Gnome 3 extensions have breathed a new life in those disgruntled Ubuntu users who were looking elsewhere due to the lack of customisation of Unity.
The rating jump that LinuxMint enjoyed on Distrowatch was a strong indicator which some Ubuntu fans tried to shot down as ‘useless’. I don’t want to get into that, I have already written about it. Unity may work perfectly fine for a majority of users, especially if you are using a netbook with tiny screen. Don’t worry if you were looking elsewhere due to the lack of customisation of Unity, now you can customise your Ubuntu and get back to work.
Here are the top 6 extensions that I am using on Ubuntu and have started loving it again. It’s the best of both worlds — stability and power of Debian (with PPA) with customisation of Gnome 3 shell.
The customisation Begins
Run this command to add Gnome 3 PPA to your system:
sudo apt-add-repository ppa:gnome3-team/gnome3
Now install these two packages from Synaptic Package Manager
or use terminal
sudo apt-get install gnome-shell gnome-tweak-tool
Once installed, log out and from log in window select Gnome instead of Ubuntu. You will now be running Gnome 3 Shell. Continue to read [download PDF of the article].
# 6: Auto Hide Top Panel: fpmurphy has created a Gnome 3 extension called Auto Hide Top Panel (uploaded to Gnome Extensions by erguille), which hides the top panel and give you full screen – it not only saves time but also removes distracting elements. When you take the mouse on the top, the panel will appear. Since all the menus remain with the respective windows (unlike Unity’s global menu) there is no productivity loss.
I just enabled the extension and find Gnome 3 Shell even more useful than Ubuntu’s Unity. I think Ubuntu team should make it a priority to offer a set of tools to customise unity — especially to disable the global menu in non-maximized windows. [Click To Enable]
#5 Move Clock: This extension allows you to move the clock from its center position to the right side of the top panel. You get the same look & feel as you would get under Gnome 2. This move will make more sense and create free space if you plan to install another extension which will allow you to pin icons of most used apps on the top panel. So, let’s get the clock out of the way. [Click To Enable]
#4 Bottom Panel: It depends on what you like. I don’t find it very comfortable to hit Ctrl+Tab or take the mouse up there to the top just to switch between apps. If I am running GIMP, Gedit, LibreOffice, Chrome and Amarok and may need to quickly switch between Chrome and Gedit it will be painful. Why not just have all the open apps listed right there at the bottom at it earlier was? That’s what ‘Bottom Panel’ extension does. It replicated the functionality of Windows List of Gnome 2 and shows all the currently running apps. Interestingly, I found it to be more responsive under openSUSE and Fedora than it was under Ubuntu. [Click To Enable]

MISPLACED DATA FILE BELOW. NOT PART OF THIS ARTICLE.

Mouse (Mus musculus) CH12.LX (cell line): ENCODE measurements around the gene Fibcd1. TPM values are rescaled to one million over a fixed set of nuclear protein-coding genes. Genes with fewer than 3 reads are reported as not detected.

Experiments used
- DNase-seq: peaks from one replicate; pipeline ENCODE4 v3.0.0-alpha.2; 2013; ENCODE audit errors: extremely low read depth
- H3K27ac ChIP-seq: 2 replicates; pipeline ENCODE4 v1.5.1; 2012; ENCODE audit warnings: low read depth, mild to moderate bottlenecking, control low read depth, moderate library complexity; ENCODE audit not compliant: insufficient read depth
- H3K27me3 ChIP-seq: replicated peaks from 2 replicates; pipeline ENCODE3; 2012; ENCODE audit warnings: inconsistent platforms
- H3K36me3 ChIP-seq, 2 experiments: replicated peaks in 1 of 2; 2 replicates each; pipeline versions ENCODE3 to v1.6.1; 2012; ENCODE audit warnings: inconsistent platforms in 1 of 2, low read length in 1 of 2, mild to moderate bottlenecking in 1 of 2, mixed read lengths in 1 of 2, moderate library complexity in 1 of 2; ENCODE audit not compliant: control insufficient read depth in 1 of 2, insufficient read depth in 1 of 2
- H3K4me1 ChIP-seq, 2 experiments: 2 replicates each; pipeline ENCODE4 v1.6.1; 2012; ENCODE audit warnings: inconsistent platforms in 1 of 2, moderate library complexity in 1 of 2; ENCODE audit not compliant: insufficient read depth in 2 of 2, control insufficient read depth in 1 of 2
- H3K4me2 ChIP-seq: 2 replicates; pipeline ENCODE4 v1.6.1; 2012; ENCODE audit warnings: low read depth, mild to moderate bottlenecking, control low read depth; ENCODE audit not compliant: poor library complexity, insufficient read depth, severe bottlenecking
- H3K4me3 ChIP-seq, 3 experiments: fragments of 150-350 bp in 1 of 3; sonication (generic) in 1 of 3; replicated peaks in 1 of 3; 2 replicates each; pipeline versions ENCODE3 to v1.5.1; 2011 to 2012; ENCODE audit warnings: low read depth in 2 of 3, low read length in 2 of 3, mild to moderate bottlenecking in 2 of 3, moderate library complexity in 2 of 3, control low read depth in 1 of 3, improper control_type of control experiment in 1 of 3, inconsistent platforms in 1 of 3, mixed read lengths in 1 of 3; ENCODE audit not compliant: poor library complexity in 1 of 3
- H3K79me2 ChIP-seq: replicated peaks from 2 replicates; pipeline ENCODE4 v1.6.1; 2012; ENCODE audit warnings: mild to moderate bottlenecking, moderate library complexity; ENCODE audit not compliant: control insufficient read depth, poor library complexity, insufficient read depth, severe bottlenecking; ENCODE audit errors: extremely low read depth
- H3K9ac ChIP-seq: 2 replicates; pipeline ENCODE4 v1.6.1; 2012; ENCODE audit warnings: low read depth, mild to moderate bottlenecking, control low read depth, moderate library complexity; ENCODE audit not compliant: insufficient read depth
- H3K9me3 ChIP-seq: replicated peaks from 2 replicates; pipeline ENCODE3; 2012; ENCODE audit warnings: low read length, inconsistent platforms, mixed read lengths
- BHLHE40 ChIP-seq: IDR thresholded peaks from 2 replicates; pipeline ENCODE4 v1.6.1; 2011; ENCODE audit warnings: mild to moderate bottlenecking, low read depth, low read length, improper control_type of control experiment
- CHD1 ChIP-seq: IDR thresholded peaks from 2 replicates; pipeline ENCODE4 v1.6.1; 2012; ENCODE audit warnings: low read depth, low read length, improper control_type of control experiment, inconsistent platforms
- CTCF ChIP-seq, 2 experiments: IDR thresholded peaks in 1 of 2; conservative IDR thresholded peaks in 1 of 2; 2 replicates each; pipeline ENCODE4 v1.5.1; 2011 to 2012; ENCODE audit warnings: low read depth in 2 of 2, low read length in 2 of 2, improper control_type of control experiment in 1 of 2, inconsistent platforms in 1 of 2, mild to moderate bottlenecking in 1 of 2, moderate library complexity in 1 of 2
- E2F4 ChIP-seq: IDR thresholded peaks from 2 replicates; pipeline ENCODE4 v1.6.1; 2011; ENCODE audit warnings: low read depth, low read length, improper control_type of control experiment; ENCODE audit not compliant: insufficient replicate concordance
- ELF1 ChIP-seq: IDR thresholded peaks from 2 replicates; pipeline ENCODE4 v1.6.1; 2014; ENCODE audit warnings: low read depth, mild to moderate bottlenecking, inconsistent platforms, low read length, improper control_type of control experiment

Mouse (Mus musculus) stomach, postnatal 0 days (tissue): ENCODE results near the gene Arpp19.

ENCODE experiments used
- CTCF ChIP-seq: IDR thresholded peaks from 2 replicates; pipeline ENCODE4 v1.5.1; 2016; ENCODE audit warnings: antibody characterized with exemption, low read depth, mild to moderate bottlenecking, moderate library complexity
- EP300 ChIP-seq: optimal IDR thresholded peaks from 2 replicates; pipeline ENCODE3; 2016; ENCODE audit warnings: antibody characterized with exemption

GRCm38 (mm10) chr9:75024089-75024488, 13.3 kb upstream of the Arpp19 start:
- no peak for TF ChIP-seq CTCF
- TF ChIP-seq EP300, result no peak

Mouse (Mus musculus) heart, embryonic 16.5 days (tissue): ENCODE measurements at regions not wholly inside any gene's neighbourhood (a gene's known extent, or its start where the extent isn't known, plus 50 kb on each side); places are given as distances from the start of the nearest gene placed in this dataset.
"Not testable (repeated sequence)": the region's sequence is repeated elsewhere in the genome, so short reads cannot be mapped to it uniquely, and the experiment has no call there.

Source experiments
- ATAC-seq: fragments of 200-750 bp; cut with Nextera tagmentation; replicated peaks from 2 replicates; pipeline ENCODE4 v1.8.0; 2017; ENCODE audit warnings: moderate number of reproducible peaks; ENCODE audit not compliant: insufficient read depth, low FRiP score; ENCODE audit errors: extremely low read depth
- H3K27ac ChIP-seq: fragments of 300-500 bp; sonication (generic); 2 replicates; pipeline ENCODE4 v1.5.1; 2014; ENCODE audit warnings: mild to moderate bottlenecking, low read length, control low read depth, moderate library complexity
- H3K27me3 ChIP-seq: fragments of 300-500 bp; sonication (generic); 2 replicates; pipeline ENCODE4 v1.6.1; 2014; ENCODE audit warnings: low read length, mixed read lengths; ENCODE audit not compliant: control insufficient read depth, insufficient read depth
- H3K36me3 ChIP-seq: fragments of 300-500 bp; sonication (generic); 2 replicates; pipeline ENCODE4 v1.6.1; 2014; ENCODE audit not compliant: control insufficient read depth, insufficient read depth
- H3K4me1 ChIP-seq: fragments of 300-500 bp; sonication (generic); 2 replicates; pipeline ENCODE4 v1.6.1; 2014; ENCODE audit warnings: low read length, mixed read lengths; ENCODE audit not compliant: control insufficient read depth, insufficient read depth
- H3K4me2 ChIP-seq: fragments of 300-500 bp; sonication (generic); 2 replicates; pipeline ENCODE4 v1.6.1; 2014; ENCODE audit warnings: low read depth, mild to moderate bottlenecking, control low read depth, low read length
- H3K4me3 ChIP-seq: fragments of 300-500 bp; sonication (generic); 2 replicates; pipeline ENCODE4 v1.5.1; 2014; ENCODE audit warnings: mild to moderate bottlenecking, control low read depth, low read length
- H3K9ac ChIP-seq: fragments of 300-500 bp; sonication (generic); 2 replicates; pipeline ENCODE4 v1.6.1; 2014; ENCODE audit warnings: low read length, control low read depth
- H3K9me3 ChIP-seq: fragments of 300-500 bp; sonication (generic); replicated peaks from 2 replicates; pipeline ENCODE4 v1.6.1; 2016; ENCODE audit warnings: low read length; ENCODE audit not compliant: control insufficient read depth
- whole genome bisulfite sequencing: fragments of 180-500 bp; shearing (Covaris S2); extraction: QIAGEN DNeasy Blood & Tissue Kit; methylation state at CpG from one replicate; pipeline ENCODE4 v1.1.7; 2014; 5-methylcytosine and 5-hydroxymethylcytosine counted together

#3. Places Status Indicator: This extension is quite useful if you have quite a lot of partitions on your Hard drive, or you want easy access to all your folders and partitions. I have 4 HDDs each, 1.5Tb and then I always have some external drives connected. This extension makes it extremely easy for me to access folders and partitions from one place. [Click To Enable]
#2. Frippery Panel Favourites: This is one of the most useful extensions of all. Under Gnome 3 Shell the only way to open applications is to take your mouse to the holy left corner and wait for the ‘Favourite’ bar to appear showing your favourite apps. It’s nice but not very comfortable. Nothing beats the simple icon of the app which is always there on the top panel. This panel offers just that. It simply adds the ‘favourite’ apps to the top panel so that you can easily access them. To add an app to the top panel, just add them to the ‘favourite’ bar that appears on the left side of the screen. [Click To Enable]
#1. Frippery Application Menu: This I think is one of the coolest extensions which brings back the easy drop-down menu of Gnome 2. This extension replaces the Activities button on the top left corner; that button doesn’t do much either way. Once you enable the Application Menu extension you will be able to open any application using the good old and familiar menu. There is more, you can still use Activities, when you take your mouse to to the top left holy corner, you can still trigger and open the ‘dash’ of Gnome 3 Shell and use it as usual. So, in a nutshell best of both worlds. [Click To Enable]
It is extremely easy to enable any of these extensions if you are running Gnome 3.2 with Gnome 3 Shell (no it won’t work with Unity, you will have to switch to Gnome 3 Shell if you are using Ubuntu). Just visit this site and turn on the preferred extensions.
Which extensions do you use, tell us in the comments section. If you are on Google+, follow us!